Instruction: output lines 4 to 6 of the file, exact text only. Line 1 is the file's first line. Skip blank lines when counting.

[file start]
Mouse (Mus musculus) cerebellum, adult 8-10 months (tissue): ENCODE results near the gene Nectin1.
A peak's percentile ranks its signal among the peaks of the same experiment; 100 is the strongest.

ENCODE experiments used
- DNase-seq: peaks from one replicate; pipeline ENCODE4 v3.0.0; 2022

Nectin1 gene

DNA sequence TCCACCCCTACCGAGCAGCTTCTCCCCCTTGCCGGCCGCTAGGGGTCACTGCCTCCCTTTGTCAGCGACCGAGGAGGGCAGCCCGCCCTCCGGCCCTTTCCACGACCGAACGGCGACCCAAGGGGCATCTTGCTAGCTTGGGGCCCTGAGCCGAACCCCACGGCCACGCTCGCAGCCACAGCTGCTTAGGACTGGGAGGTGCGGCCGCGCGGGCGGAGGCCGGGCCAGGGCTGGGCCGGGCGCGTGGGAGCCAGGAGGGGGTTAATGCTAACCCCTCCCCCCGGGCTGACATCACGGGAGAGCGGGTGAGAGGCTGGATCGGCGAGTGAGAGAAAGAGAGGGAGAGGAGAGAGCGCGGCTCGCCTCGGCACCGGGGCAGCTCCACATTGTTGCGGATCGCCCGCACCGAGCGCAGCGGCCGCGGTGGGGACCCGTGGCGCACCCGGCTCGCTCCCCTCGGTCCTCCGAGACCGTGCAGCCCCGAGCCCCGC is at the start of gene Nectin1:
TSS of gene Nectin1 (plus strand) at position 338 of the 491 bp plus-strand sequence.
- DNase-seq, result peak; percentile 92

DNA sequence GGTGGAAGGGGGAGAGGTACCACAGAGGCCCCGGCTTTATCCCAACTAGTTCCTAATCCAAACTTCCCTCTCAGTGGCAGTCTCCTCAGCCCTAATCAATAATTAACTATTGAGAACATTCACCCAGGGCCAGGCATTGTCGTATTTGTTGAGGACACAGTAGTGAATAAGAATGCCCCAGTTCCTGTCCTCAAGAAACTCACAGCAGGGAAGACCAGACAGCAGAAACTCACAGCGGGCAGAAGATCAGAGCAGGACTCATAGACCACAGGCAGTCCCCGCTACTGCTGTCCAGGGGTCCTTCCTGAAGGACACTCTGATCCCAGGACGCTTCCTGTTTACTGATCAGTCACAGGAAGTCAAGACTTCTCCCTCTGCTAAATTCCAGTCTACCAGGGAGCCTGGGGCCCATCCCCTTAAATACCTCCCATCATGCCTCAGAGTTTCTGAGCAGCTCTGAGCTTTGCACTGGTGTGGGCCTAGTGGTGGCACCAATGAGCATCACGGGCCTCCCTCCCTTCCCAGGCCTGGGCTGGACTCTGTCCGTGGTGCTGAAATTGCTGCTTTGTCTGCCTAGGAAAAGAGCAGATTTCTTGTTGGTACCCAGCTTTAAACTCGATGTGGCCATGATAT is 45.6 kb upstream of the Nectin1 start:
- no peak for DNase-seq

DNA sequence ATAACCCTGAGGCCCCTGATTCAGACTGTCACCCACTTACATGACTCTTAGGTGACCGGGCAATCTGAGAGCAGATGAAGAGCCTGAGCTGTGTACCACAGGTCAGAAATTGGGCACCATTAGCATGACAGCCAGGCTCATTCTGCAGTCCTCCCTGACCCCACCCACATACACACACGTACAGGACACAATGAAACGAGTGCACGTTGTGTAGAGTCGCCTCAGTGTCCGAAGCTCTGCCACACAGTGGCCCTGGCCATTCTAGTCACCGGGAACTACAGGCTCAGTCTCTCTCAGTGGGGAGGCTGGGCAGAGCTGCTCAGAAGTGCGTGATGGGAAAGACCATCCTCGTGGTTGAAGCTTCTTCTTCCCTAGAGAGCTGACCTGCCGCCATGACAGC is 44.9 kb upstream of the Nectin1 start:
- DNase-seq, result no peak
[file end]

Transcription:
- DNase-seq: peaks from one replicate; pipeline ENCODE4 v3.0.0; 2022

Nectin1 gene

DNA sequence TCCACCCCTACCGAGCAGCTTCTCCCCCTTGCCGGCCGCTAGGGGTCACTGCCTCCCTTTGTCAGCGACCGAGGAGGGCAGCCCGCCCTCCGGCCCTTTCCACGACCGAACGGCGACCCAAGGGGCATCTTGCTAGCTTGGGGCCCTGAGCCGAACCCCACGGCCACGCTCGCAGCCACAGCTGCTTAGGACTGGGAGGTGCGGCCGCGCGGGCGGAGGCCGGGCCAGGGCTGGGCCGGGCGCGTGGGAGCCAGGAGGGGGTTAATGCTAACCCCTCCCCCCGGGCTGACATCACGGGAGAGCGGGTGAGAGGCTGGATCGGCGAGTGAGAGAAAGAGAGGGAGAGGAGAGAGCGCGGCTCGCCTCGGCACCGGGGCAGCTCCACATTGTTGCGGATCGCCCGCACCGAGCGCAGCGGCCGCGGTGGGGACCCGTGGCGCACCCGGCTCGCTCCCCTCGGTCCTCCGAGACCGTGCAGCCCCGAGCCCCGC is at the start of gene Nectin1: